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Liquid lunches: can an employer stop staff drinking during working hours?

We recently saw Lloyd’s of London banning a lunchtime pint during the working day but how far can an employer police what workers do when they are outside the office on an unpaid lunch break?

We set out below four issues to consider before enforcing a workplace drugs or alcohol policy or testing regime.

Why do you need an alcohol policy?

Unless your environment is safety-critical, it is important to be clear as to why any policy banning alcohol consumption will be necessary.

One of the key issues to consider is whether or not workplace testing is necessary. Deciding to implement testing to minimise reputational damage or as a deterrent could be challenged.

Ensure any requirement for alcohol testing is lawful

If you decide to implement alcohol testing, it’s important to make clear in your policy what the consequences of refusing or failing a test will be.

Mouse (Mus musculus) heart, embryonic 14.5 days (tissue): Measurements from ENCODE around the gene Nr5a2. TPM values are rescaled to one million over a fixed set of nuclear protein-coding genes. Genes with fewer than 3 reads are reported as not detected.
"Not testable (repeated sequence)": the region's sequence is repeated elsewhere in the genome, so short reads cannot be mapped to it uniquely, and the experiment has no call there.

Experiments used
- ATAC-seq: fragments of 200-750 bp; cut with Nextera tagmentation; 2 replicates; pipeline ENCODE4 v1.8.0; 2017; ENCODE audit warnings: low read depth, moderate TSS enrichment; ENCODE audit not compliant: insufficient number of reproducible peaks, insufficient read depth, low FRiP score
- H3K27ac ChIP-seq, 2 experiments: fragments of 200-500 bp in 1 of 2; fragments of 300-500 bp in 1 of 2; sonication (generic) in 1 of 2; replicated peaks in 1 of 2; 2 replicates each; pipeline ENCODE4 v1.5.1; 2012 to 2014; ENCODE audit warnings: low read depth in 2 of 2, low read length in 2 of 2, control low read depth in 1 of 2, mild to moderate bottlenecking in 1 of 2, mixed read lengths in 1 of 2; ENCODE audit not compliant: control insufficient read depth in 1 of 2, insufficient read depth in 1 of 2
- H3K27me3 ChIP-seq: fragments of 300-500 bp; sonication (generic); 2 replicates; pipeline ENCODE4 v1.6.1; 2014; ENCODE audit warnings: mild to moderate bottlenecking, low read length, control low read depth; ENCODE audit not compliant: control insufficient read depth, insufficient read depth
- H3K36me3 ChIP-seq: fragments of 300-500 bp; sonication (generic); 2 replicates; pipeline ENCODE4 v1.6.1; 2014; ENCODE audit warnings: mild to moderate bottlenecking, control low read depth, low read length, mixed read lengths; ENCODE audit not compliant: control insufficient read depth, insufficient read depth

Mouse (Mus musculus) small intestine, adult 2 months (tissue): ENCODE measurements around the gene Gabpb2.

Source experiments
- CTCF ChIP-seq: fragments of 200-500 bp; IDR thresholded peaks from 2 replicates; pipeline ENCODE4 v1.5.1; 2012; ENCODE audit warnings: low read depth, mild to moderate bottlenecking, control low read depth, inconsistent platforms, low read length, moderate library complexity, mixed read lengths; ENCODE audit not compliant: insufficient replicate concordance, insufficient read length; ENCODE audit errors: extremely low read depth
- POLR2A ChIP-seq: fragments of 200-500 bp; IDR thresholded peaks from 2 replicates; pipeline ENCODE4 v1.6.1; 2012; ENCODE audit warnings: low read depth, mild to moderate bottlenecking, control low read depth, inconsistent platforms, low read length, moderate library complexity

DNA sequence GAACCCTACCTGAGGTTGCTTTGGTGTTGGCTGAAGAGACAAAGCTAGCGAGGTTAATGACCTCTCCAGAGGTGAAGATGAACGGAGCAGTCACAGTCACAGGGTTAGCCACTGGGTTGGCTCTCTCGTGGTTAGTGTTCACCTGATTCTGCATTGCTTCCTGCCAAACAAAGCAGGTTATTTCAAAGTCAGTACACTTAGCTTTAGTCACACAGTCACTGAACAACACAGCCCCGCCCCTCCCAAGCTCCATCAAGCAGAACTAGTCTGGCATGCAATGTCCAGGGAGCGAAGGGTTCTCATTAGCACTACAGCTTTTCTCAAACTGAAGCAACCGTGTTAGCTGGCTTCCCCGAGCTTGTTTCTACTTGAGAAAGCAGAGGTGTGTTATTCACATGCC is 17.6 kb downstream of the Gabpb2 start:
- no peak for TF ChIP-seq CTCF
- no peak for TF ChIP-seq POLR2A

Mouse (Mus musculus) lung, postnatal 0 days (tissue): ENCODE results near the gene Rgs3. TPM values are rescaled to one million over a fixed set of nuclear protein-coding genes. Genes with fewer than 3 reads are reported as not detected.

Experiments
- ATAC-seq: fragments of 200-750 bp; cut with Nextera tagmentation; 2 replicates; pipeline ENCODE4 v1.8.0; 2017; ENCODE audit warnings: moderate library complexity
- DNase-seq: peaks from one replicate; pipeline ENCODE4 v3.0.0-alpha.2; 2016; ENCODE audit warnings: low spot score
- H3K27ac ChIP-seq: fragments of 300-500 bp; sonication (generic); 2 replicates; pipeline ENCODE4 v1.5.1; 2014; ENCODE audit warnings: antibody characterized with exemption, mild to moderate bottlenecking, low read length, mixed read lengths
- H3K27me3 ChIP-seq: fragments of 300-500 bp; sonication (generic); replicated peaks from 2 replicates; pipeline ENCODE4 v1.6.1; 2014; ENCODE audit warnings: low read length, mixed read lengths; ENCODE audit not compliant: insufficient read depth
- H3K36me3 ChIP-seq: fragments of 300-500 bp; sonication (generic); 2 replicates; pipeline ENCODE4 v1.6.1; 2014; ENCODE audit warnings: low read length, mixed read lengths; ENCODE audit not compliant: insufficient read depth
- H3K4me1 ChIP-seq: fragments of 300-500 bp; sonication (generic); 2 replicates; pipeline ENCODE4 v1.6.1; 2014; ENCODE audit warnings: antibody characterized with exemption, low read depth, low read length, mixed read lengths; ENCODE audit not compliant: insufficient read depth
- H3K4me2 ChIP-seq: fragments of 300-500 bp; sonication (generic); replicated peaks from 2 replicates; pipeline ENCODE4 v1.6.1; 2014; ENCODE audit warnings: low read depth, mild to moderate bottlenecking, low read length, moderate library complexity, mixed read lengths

It’s also crucial to fully investigate any positive findings. In a recent case, a bus driver was awarded £84,000 compensation for unfair dismissal as his positive cocaine test was caused by handling contaminated bank notes from passengers.

Be consistent

Any decision to test or police alcohol consumption at work should be applied fairly, and not limited to staff based on certain characteristics which could lead to discrimination claims.

Rights to privacy

An employee could argue that a requirement to take a drug or alcohol test interferes with their Human Rights and is an invasion of privacy.

An employer must be able to demonstrate that the test was a proportionate way of meeting a legitimate business aim.

Find out more

MLR are running a series of workshops covering the introduction of an Alcohol and Drug testing strategy. Click here for more details